Last week, scientists announced an intriguing discovery - bacteria that are slowly eking out a living deep beneath the ocean floor. The researchers raise the possibility that the organisms are more than a million years old. Since the findings were published in the journal Science, many people wrote about it, but the clearest and most engaging story I saw appeared in the Washington Post. You can read the whole story here.
Call it survival of the slowest: Extraordinarily old, bizarrely low-key bacteria have been found in sediments 100 feet below the sea floor of the Pacific Ocean, far removed from sunlight, fresh nutrients and what humans would consider anything interesting to do.
Some of these organisms, scientists say, could be at least 1,000 years old. Or maybe millions of years.
Their strategy for staying alive is to be barely alive at all. Their metabolism is dialed down to almost nothing, an adaptive advantage in a place with so few resources. The bacteria that survive are the ones that can satisfy themselves with minute traces of oxygen and a parsimonious diet of organic material laid down millions of years ago.
I love the use of the term “parsimonious diet”. Here’s a quote from the lead researcher, Hans Roy, a biologist at Aarhus University:
“These communities have not received input or new food since the dinosaurs walked the planet,” Roy said. “Those that are left down there are the ones that can deal with the lowest amount of food.”
The scientists haven’t figured out a way to measure the age of these organisms. Bacteria don't show their age the way we humans do. That’s a bit frustrating but the story is written with beautiful honesty and clarity by one of my all-time favorite science writers, Joel Achenbach. I’ve been a fan of his since I read an anthology of his “Why Things Are” columns back in the early 1990s. Here’s how he handles the uncertainty:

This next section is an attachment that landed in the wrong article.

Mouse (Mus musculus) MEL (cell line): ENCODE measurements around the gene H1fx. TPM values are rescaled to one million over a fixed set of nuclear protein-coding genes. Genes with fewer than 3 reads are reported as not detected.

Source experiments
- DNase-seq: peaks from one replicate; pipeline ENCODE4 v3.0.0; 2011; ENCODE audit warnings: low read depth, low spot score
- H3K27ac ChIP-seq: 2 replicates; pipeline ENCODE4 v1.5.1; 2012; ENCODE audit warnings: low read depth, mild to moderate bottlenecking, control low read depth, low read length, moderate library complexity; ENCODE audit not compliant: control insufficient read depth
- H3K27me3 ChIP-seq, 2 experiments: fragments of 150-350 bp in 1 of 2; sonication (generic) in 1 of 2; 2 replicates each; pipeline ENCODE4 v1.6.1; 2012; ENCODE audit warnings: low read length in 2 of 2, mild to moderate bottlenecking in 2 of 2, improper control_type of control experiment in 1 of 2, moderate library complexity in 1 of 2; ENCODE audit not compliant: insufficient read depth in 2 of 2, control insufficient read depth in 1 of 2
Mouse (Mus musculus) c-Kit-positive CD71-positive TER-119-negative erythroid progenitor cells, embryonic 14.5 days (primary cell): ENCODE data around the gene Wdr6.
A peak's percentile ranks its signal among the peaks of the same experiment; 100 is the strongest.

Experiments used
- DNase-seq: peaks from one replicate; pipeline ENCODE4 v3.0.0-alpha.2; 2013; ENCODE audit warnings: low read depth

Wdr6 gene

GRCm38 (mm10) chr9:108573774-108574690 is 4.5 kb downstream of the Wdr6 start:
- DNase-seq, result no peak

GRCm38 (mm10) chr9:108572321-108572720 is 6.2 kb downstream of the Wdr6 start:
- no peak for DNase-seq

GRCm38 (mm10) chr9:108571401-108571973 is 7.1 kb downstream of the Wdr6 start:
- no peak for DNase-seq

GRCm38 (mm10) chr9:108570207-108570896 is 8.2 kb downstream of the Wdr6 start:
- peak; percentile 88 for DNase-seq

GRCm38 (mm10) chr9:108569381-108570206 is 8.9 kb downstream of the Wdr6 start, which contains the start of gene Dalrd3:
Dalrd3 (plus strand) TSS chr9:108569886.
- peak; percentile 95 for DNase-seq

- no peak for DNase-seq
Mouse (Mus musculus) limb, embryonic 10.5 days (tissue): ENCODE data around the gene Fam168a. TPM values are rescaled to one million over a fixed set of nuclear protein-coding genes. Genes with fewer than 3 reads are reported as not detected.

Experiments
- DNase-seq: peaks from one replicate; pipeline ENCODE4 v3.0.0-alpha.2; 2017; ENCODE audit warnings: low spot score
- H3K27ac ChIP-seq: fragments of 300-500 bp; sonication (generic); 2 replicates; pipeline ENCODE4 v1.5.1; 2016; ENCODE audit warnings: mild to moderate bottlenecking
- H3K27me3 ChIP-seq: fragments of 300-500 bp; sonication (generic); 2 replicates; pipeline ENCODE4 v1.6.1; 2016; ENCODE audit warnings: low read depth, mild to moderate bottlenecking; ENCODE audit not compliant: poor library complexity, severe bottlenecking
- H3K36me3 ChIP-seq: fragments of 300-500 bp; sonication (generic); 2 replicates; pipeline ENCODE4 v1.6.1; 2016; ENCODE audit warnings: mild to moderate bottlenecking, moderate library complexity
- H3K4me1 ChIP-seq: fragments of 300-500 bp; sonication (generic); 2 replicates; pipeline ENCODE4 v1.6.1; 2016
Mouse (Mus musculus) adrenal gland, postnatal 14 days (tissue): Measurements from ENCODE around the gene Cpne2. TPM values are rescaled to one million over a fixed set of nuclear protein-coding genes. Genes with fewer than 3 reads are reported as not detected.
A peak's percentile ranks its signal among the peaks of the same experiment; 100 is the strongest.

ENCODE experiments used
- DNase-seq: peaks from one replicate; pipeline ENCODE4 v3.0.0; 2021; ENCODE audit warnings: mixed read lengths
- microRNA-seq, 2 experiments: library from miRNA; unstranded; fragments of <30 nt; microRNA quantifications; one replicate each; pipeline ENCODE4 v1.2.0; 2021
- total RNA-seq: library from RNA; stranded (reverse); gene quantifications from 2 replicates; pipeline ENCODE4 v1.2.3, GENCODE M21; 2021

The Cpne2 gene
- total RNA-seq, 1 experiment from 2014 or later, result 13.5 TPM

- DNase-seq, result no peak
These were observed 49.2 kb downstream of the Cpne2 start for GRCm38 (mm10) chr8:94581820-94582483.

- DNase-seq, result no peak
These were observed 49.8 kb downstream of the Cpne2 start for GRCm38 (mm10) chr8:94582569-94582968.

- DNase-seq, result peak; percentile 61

Key questions remain: How rapidly do these bacteria reproduce? Have they evolved and developed new traits in these eons in the subsea muck, or do they survive thanks to traits that were already there when they first inhabited the sea floor?
And how old are they, exactly?
It’s a big number, the scientists think.
“The notion of being several thousand years old is really a minimum of what is going on,” Hoehler ventured.
One possibility is that, over time, these bacteria have slowly reproduced, and thus today’s population is countless generations removed from the original population. But another idea is that the bacteria are incredibly old and are the last, hardy remnants of the population that flourished when the sediments first settled on the sea floor.
This is the kind of finding that informs the search for life elsewhere in the cosmos. We are still discovering what's possible for extreme life forms here on Earth.